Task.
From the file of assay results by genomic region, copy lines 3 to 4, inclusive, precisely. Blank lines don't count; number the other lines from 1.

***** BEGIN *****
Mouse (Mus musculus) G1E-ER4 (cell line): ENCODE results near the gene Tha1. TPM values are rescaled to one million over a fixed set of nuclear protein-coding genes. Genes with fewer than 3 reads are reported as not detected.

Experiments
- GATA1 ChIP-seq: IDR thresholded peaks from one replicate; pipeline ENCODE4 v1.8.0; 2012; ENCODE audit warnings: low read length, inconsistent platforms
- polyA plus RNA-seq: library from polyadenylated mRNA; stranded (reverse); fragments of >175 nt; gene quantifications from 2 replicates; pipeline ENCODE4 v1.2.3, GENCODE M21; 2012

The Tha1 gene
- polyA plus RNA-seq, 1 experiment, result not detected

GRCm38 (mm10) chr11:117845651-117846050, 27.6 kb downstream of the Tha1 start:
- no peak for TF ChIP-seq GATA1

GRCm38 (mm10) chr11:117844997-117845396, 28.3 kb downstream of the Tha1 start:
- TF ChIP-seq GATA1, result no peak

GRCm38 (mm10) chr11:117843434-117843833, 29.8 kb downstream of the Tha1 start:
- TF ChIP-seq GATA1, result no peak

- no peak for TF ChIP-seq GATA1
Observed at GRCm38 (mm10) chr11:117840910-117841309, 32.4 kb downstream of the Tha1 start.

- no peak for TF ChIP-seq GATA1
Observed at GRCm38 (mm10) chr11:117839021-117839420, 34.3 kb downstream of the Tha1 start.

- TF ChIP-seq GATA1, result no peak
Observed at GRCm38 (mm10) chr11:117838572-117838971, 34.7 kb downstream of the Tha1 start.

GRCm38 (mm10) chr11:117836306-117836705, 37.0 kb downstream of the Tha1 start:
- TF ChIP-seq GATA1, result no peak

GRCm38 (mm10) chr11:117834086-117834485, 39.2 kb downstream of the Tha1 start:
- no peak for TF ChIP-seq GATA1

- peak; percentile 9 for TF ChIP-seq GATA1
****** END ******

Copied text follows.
- GATA1 ChIP-seq: IDR thresholded peaks from one replicate; pipeline ENCODE4 v1.8.0; 2012; ENCODE audit warnings: low read length, inconsistent platforms
- polyA plus RNA-seq: library from polyadenylated mRNA; stranded (reverse); fragments of >175 nt; gene quantifications from 2 replicates; pipeline ENCODE4 v1.2.3, GENCODE M21; 2012